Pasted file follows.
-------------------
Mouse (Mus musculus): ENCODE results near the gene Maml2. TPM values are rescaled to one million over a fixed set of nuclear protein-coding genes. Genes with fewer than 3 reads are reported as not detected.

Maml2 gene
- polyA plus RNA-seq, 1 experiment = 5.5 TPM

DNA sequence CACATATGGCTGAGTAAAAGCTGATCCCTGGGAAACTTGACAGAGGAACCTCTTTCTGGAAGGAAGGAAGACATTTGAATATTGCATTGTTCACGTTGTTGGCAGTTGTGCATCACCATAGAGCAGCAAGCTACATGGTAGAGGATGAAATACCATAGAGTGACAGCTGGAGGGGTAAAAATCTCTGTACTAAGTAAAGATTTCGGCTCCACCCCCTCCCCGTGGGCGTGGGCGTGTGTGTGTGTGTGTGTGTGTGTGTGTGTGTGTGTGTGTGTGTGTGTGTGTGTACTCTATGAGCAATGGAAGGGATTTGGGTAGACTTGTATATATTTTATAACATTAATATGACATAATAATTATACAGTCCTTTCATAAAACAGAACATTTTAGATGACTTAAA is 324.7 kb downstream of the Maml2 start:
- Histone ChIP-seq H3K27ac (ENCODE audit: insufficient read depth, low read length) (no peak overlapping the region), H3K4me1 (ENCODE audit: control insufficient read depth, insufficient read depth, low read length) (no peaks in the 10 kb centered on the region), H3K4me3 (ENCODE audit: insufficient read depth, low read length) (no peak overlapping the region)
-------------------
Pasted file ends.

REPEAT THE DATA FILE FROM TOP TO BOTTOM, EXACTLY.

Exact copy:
Mouse (Mus musculus): ENCODE results near the gene Maml2. TPM values are rescaled to one million over a fixed set of nuclear protein-coding genes. Genes with fewer than 3 reads are reported as not detected.

Maml2 gene
- polyA plus RNA-seq, 1 experiment = 5.5 TPM

DNA sequence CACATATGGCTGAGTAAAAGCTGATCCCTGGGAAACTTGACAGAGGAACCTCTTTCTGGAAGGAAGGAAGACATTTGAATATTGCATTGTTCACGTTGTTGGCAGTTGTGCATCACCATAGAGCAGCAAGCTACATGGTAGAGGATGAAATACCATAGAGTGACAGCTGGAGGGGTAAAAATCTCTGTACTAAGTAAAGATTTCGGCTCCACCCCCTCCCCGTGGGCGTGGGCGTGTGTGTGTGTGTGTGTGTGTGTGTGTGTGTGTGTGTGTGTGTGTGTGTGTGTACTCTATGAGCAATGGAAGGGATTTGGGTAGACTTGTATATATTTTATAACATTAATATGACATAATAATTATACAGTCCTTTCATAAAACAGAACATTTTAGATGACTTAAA is 324.7 kb downstream of the Maml2 start:
- Histone ChIP-seq H3K27ac (ENCODE audit: insufficient read depth, low read length) (no peak overlapping the region), H3K4me1 (ENCODE audit: control insufficient read depth, insufficient read depth, low read length) (no peaks in the 10 kb centered on the region), H3K4me3 (ENCODE audit: insufficient read depth, low read length) (no peak overlapping the region)